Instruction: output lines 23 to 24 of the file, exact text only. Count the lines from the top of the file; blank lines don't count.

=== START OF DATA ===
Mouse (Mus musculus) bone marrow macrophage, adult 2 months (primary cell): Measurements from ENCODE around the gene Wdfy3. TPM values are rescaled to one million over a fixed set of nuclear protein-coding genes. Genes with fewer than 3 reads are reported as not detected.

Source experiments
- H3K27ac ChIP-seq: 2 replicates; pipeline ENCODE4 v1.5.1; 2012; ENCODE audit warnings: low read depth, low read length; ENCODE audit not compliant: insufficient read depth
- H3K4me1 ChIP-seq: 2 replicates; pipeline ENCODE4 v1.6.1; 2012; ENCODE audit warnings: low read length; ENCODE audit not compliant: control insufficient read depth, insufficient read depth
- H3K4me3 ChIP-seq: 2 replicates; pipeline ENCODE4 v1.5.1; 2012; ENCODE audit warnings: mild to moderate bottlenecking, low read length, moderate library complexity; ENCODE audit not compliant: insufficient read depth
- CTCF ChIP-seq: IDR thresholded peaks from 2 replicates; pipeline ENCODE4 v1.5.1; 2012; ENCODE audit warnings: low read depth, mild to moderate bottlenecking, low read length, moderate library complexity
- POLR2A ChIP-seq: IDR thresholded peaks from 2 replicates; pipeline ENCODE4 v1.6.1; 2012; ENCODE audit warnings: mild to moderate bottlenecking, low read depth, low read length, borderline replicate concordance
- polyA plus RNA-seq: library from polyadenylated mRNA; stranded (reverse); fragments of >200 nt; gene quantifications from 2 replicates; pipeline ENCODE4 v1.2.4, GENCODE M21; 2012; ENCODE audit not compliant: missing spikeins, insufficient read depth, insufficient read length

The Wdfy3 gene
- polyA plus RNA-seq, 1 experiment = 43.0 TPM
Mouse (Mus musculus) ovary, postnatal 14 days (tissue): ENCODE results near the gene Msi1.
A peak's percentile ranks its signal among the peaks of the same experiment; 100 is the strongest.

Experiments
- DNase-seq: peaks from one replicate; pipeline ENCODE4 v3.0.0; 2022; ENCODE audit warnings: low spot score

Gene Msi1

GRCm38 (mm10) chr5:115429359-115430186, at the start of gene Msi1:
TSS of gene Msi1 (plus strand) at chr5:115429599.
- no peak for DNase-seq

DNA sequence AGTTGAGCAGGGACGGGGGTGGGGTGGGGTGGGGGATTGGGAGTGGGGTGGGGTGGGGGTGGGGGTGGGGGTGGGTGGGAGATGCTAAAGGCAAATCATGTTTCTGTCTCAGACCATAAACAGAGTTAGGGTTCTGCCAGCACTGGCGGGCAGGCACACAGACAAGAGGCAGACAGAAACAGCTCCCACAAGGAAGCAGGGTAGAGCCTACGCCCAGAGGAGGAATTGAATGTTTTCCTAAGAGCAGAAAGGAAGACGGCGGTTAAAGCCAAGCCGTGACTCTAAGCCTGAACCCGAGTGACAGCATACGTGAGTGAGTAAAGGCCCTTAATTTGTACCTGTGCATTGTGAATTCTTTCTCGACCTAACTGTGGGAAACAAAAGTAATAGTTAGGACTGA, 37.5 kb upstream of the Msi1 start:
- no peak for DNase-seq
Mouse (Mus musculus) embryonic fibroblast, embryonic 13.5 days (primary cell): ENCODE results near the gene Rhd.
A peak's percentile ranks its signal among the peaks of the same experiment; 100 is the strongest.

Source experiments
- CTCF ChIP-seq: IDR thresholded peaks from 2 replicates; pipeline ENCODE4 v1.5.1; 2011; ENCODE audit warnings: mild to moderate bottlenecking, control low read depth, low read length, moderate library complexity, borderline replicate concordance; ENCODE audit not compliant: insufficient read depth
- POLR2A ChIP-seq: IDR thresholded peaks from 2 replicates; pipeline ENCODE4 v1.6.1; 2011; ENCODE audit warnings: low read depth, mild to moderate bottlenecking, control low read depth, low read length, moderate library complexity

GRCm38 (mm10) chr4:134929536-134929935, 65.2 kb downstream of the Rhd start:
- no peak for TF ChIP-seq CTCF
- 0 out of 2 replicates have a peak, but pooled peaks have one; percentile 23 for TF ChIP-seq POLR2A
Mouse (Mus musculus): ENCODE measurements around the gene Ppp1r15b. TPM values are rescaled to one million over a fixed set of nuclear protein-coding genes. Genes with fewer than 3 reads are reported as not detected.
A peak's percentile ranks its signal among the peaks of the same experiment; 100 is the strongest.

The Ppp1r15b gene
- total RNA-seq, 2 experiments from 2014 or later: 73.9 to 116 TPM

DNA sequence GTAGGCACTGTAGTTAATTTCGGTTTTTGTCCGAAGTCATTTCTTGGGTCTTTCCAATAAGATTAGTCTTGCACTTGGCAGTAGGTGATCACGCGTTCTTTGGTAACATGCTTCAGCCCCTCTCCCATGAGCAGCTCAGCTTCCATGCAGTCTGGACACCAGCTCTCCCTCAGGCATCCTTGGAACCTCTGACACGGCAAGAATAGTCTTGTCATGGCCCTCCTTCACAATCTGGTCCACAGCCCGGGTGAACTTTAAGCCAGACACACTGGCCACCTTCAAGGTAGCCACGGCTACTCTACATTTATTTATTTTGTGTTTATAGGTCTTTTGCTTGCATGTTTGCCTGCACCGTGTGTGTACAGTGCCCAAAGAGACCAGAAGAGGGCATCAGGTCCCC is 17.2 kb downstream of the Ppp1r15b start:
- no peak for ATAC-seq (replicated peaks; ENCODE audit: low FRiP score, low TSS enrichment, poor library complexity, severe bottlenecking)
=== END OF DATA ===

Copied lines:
Source experiments
- CTCF ChIP-seq: IDR thresholded peaks from 2 replicates; pipeline ENCODE4 v1.5.1; 2011; ENCODE audit warnings: mild to moderate bottlenecking, control low read depth, low read length, moderate library complexity, borderline replicate concordance; ENCODE audit not compliant: insufficient read depth